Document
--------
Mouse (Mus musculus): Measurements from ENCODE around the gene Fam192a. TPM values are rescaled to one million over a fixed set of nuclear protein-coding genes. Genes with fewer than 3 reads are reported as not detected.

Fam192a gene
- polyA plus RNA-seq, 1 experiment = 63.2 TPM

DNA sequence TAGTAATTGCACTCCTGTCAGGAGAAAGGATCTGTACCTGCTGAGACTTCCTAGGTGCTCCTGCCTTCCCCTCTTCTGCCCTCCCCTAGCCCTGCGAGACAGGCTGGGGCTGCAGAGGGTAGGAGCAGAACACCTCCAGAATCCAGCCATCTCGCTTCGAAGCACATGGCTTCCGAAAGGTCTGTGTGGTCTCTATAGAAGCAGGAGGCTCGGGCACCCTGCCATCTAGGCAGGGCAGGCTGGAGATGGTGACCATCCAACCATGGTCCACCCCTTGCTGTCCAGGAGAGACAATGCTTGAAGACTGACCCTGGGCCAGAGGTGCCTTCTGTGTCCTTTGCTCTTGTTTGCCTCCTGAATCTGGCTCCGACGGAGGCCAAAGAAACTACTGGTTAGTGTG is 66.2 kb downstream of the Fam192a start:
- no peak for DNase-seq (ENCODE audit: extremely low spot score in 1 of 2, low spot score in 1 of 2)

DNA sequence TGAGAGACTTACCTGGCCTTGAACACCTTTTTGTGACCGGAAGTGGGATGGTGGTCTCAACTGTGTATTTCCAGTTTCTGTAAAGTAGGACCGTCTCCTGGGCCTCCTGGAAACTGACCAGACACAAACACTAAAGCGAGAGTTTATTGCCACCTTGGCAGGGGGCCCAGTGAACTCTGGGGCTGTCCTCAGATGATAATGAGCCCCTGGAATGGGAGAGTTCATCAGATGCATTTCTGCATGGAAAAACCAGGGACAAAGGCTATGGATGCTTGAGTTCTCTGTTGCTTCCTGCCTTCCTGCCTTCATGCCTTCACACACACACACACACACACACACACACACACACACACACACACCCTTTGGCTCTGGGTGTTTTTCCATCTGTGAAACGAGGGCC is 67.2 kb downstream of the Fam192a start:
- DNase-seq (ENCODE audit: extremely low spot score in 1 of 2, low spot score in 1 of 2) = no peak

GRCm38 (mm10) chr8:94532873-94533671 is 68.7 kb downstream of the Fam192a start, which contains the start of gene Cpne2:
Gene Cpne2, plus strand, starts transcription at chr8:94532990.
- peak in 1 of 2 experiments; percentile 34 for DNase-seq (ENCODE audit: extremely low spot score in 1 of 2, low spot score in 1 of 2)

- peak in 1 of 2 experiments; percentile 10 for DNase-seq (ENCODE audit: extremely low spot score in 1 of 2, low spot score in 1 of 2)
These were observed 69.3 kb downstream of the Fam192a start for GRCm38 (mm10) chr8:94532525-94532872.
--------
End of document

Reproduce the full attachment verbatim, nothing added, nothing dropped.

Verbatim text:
Mouse (Mus musculus): Measurements from ENCODE around the gene Fam192a. TPM values are rescaled to one million over a fixed set of nuclear protein-coding genes. Genes with fewer than 3 reads are reported as not detected.

Fam192a gene
- polyA plus RNA-seq, 1 experiment = 63.2 TPM

DNA sequence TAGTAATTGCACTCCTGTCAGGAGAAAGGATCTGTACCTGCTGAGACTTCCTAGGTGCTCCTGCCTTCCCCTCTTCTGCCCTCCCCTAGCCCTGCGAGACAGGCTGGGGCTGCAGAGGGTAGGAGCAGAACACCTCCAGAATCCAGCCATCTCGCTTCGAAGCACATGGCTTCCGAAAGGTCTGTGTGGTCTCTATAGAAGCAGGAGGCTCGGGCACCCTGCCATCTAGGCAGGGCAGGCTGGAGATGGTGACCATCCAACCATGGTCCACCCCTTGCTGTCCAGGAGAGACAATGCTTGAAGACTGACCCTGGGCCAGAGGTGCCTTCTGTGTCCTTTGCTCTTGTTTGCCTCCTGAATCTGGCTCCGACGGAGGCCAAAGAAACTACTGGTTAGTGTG is 66.2 kb downstream of the Fam192a start:
- no peak for DNase-seq (ENCODE audit: extremely low spot score in 1 of 2, low spot score in 1 of 2)

DNA sequence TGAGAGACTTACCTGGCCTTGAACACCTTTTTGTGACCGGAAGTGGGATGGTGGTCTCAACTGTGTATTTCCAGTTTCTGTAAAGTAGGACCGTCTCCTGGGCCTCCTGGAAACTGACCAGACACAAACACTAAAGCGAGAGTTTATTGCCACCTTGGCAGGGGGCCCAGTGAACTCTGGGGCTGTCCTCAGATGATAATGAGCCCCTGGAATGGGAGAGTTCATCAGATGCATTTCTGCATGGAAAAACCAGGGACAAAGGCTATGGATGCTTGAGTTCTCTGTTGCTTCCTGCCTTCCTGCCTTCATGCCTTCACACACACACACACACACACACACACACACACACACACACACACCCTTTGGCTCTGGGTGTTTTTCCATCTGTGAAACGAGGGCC is 67.2 kb downstream of the Fam192a start:
- DNase-seq (ENCODE audit: extremely low spot score in 1 of 2, low spot score in 1 of 2) = no peak

GRCm38 (mm10) chr8:94532873-94533671 is 68.7 kb downstream of the Fam192a start, which contains the start of gene Cpne2:
Gene Cpne2, plus strand, starts transcription at chr8:94532990.
- peak in 1 of 2 experiments; percentile 34 for DNase-seq (ENCODE audit: extremely low spot score in 1 of 2, low spot score in 1 of 2)

- peak in 1 of 2 experiments; percentile 10 for DNase-seq (ENCODE audit: extremely low spot score in 1 of 2, low spot score in 1 of 2)
These were observed 69.3 kb downstream of the Fam192a start for GRCm38 (mm10) chr8:94532525-94532872.